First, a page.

Tuesday 21 January 2020

Ford system is key to safer driving for young and old

NEW technology coming down the line will make motoring safer for younger, and older, drivers. And there are hopes that when insurance companies evaluate the beneficial elements of Ford's SYNC technology, premiums will be reduced.

Arriving in June in Fiesta and later in Focus models is MyKey, a system that allows parents to control safety features even though they are not in the car. With the key parents can programme the car to limit the speed to, say, 80kmh. This eliminates high-speed driving and reduces the possibility of an inexperienced driver losing control. The system also encourages fuel efficiency.

Also available on the MyKey system is a limiter on volume from the radio or iPod. There is also a seat belt reminder: failure to fasten seat belts mutes the entertainment system and replaces it with a constant warning sound which would make driving unbearable. Other features are an earlier low-fuel warning system and a programme that does not allow the Traction Control or ESP systems to be disengaged (no more wheelies) when the car is in motion.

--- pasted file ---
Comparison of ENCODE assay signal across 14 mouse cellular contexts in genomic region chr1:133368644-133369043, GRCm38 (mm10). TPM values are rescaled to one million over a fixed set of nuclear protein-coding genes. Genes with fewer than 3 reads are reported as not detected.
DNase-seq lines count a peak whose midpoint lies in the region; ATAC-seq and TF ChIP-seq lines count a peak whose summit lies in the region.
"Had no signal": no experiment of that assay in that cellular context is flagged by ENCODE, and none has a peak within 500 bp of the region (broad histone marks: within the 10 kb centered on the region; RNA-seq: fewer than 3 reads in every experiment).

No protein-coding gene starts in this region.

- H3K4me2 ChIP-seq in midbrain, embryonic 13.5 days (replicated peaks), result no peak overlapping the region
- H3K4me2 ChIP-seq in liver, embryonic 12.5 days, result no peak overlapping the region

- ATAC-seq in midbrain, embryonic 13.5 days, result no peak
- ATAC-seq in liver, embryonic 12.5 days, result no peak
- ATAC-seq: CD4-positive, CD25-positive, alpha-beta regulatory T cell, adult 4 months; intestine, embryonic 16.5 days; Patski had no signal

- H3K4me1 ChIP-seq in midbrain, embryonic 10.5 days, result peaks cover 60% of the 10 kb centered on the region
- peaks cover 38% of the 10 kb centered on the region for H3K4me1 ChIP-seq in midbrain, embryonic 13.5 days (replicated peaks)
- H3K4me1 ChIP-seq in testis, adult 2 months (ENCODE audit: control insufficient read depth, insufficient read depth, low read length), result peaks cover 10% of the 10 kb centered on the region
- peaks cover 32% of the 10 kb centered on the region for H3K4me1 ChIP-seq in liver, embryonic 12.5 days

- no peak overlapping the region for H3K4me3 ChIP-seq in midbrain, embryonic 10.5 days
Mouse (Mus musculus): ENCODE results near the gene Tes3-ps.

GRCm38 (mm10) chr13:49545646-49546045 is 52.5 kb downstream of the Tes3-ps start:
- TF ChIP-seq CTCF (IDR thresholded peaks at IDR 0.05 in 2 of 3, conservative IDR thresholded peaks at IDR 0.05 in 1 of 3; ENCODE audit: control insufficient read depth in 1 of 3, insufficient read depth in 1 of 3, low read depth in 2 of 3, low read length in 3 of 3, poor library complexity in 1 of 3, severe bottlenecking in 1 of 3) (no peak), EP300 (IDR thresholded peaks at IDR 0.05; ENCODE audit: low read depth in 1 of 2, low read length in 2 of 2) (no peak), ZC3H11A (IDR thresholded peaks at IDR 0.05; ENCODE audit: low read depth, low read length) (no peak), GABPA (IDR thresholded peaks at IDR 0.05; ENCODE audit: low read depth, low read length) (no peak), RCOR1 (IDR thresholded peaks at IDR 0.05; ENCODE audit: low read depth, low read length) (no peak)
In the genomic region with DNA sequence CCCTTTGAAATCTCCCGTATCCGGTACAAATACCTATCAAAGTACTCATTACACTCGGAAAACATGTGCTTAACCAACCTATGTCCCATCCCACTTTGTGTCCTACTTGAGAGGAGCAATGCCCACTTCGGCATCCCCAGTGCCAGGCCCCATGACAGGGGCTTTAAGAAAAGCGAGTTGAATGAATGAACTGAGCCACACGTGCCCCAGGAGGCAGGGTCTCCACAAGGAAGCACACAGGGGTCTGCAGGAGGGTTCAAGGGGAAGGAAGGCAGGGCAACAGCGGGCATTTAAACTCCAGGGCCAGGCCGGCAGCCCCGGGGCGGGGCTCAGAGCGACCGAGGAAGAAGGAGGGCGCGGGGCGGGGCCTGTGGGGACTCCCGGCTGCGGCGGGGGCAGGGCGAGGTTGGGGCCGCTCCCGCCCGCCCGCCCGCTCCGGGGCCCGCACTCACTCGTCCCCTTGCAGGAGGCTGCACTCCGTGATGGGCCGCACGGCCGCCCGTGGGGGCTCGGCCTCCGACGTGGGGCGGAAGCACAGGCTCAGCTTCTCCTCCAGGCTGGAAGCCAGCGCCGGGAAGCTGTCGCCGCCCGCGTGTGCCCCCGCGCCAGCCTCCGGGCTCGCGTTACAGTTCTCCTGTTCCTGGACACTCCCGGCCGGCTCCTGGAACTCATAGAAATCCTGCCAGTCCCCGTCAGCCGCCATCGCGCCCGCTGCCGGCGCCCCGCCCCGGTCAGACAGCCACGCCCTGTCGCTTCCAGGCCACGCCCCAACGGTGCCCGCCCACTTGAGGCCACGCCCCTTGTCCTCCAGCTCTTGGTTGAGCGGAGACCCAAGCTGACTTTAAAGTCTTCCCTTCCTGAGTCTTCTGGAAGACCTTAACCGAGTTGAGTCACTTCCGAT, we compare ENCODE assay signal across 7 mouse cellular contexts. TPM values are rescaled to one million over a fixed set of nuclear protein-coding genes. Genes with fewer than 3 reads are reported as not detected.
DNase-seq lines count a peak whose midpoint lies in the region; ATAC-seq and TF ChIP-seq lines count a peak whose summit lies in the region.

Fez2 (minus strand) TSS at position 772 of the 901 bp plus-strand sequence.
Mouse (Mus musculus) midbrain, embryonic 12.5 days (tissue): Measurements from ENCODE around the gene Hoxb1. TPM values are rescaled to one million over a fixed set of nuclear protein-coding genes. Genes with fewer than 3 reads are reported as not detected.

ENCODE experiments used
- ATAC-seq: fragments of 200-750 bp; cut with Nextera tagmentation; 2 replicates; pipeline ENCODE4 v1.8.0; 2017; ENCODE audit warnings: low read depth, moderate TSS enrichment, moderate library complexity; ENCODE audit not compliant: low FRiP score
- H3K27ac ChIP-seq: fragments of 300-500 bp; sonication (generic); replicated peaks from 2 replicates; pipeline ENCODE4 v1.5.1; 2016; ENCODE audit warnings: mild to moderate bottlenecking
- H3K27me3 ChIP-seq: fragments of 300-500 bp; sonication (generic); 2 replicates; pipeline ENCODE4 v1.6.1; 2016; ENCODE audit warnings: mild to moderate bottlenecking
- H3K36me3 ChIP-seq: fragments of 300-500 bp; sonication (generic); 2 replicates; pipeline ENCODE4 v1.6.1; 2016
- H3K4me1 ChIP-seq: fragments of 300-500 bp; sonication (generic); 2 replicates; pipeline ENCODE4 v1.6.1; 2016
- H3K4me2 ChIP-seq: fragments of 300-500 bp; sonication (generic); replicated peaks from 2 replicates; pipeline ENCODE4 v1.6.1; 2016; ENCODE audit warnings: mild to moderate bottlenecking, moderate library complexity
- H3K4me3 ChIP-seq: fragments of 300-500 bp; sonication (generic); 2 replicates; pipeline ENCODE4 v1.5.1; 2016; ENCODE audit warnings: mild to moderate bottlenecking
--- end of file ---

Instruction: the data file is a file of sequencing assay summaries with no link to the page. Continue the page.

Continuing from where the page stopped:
The system is in operation in cars in the USA and is by all accounts accepted by young drivers, as they get to drive their parents' car.

For older drivers a new Heart Monitoring Seat is under joint test by Ford and the Technical University at Aachen in Germany. Sensors in the driver's seat monitor heart beat and set off a warning signal if heart trouble is detected. It ignores quickening pulse that may arise in traffic emergencies.

Also now in use in the USA and on the way here are inflatable rear seat belts, giving added protection to the torso and shoulder and inflating in a 40th of a millisecond.

Next year Ford plans to have an Emergency Assistance system developed that will link airbag deployment in the car to the SatNav and Bluetooth phone connection. This will indicate accident location to emergency services. It will also raise the alarm if the car's fuel system is shut off, as this could indicate a serious accident).

Martin Brennan

Sunday Independent

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